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Mystery patients can help solve the problems you didn't even know you had.
Kathleen Barry, MD, couldn't believe what she saw on an evaluation of one of her physicians.
The evaluation was created by a paid observer or "mystery patient," the healthcare world's version of the mystery-shopper customer service programs used by retailers and corporations for years. A typical evaluation involves "shoppers" who pose as potential patients, then critique every phase of the encounter, from the first phone call for an appointment to the departure after completing a consultation.
From 2003 to 2004 (the most recent years for which information is available), mystery shopping doubled into a $900 million industry, according to the Mystery Shopping Providers Association. Most mystery shoppers still serve restaurants, retail, and banking, but healthcare is on the rise.
Examine Your Practice, a San Diego-based mystery-patient firm founded by Jodi Manfredi, reported a 40 percent increase in clients from 2007 to 2008. The firm was acquired in February by the mystery-shopping company TrendSource, and Manfredi now heads up its new healthcare division.
"When we first started this in the late '80s, there were a number of physicians out there who still believed that clinical quality was all that mattered-and God forbid should we use the words 'customer service,' " says Meryl Luallin, co-founder of SullivanLuallin Healthcare Consulting in San Diego. "That attitude is all but dead now."
Perhaps you've considered mystery patients for your practice, but were unsure of the costs or likely benefits of such a service. Following is a guide to mystery patients, including an inside look at a typical visit and information about what an unbiased observer in your waiting room can reveal about your practice.
UNLOCK YOUR OWN MYSTERIES
Mystery patients often reveal facets of your practice that you can't see.
When Perception Strategies Inc. of Indianapolis evaluated a 170-physician, 50-office outpatient division of the St. Vincent Health System, it revealed a desperate need to streamline the process of establishing new patients.
"In one office, [becoming a new patient] required a number of calls back and forth," says Richard Hansen, director of operations for the St. Vincent Physician Network. "After a couple calls, you or I would've looked for a physician elsewhere." (For help developing your own strategy for dealing with new patients, read "First things first," in this issue.)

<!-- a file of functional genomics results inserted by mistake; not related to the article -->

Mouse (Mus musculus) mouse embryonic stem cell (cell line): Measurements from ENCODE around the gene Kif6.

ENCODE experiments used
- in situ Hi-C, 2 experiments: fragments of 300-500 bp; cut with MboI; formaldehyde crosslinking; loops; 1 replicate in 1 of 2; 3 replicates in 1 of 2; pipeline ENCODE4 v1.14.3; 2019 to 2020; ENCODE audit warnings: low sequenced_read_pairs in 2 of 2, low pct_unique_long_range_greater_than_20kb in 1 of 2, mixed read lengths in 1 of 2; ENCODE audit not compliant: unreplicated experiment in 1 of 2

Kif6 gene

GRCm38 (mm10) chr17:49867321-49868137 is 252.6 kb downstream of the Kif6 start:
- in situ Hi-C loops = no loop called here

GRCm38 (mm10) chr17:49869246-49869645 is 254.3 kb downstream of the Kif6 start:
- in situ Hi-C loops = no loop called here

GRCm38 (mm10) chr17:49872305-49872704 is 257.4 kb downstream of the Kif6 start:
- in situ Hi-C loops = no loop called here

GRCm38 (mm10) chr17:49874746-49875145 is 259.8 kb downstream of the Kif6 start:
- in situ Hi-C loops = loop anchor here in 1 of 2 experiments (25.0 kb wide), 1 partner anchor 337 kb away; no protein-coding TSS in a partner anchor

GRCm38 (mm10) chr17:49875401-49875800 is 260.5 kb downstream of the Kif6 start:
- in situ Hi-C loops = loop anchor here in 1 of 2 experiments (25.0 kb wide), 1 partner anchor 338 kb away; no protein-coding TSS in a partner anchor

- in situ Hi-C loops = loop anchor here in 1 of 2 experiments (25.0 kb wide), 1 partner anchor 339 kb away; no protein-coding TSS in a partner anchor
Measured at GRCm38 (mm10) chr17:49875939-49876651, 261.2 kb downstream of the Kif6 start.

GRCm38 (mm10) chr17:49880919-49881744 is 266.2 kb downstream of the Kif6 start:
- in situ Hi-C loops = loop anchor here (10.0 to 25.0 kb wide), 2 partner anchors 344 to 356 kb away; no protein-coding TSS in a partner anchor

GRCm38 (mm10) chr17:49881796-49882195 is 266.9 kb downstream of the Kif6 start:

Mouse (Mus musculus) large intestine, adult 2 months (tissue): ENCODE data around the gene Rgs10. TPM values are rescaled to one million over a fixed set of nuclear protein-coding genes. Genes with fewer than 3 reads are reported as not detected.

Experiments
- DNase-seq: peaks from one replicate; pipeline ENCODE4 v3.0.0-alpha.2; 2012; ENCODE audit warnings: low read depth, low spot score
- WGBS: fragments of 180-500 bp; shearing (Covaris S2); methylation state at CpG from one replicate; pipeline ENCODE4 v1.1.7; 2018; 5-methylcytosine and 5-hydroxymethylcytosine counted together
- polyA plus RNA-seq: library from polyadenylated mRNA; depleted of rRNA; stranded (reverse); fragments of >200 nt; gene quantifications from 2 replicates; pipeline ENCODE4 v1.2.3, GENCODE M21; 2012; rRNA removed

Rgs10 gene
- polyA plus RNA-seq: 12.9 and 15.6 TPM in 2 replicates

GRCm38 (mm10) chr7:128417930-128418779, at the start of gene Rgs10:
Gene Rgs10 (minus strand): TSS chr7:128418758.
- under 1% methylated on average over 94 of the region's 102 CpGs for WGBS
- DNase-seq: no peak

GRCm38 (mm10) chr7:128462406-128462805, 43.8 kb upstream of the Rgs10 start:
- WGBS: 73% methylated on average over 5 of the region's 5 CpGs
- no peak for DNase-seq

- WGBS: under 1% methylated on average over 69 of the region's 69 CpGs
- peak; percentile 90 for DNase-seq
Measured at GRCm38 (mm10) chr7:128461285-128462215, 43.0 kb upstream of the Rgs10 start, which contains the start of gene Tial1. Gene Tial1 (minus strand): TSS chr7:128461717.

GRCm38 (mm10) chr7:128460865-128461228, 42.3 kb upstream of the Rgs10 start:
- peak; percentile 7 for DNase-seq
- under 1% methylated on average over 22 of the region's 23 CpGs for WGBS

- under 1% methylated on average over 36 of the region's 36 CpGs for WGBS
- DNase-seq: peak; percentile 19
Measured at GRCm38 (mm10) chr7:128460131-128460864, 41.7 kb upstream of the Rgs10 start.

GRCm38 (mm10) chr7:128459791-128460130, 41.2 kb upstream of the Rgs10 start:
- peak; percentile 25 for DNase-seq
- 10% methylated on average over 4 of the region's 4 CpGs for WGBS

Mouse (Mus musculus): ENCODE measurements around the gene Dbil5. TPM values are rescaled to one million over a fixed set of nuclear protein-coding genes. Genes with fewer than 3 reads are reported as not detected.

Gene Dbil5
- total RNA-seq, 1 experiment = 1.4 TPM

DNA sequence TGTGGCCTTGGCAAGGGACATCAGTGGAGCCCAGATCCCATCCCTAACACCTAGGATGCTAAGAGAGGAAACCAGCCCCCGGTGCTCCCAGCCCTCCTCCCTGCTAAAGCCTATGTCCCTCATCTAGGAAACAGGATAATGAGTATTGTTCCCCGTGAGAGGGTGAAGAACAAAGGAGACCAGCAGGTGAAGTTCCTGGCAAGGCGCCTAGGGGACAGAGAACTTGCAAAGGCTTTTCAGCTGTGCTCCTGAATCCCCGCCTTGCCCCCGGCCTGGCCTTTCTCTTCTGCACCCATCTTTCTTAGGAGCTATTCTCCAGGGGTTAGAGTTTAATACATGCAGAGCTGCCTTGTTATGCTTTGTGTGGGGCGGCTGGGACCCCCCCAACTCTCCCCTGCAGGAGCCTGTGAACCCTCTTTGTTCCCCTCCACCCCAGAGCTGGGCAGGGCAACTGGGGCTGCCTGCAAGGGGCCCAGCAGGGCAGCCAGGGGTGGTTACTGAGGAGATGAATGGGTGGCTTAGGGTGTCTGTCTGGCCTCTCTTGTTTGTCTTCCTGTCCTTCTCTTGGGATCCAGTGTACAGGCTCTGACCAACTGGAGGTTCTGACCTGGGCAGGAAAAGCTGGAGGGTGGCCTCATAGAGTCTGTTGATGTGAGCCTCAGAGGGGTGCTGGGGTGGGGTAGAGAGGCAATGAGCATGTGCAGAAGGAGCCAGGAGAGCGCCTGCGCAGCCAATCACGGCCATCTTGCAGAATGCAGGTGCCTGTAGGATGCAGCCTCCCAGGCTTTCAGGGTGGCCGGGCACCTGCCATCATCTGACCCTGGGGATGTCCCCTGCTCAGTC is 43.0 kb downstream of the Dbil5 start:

Brooke Billingsley, vice president of Perception Strategies, recalls a physician who thanked his efficient staff for allowing him to leave his practice by 5 p.m. every day. Then he learned from his mystery patients that his staff never accepted appointments past 3:30 p.m.
"There was a disconnect between what the front-line people were doing and back office is doing," Billingsley says. "You don't always know how you're being represented."
At Jackson Siegelbaum Gastroenterology, a six-physician practice in Harrisburg, Pennsylvania, an evaluation warned of a potential HIPAA violation. "Our paperwork at the front desk was not as covered up as it should've been," says practice administrator Lisa Scicchitano, RN. "It really took someone coming in from outside and looking at that. It was a whole different perspective."
But it often doesn't come cheap. Mystery patient services range from around $1,150 to $5,000, based on the complexity and length of the evaluation. Some firms offer to simply make appointments, ask questions, and evaluate your phone system, which can cost less than $500. Though the major firms are centered in large cities, they hire independent shadow patients throughout the country. At least three or four visits per physician over several weeks are recommended to ensure a valid evaluation-but as the number of calls and visits increases, so does the price.
Available services vary considerably: Some programs consist only of walk-ins, for which the mystery patient interacts with office staff, asks questions about the practice and how long it will take to be seen, and evaluates the waiting area. If mystery patients are satisfied with their visit-and some have even switched doctors based on their evaluations-chances are good that your real patients are satisfied too.
Fed up with the limited perspective offered by Bright Health's own patient surveys, Kathleen Barry hired Luallin's firm in 2007 to make approximately 50 visits and at least that many phone calls over several months. Everyone was notified that there would be mystery visits and were told what would be evaluated. The office staff was concerned such evaluations would lead to reprimands or termination, but Barry's physicians were eager for the program.
"They all expected to do well," she says.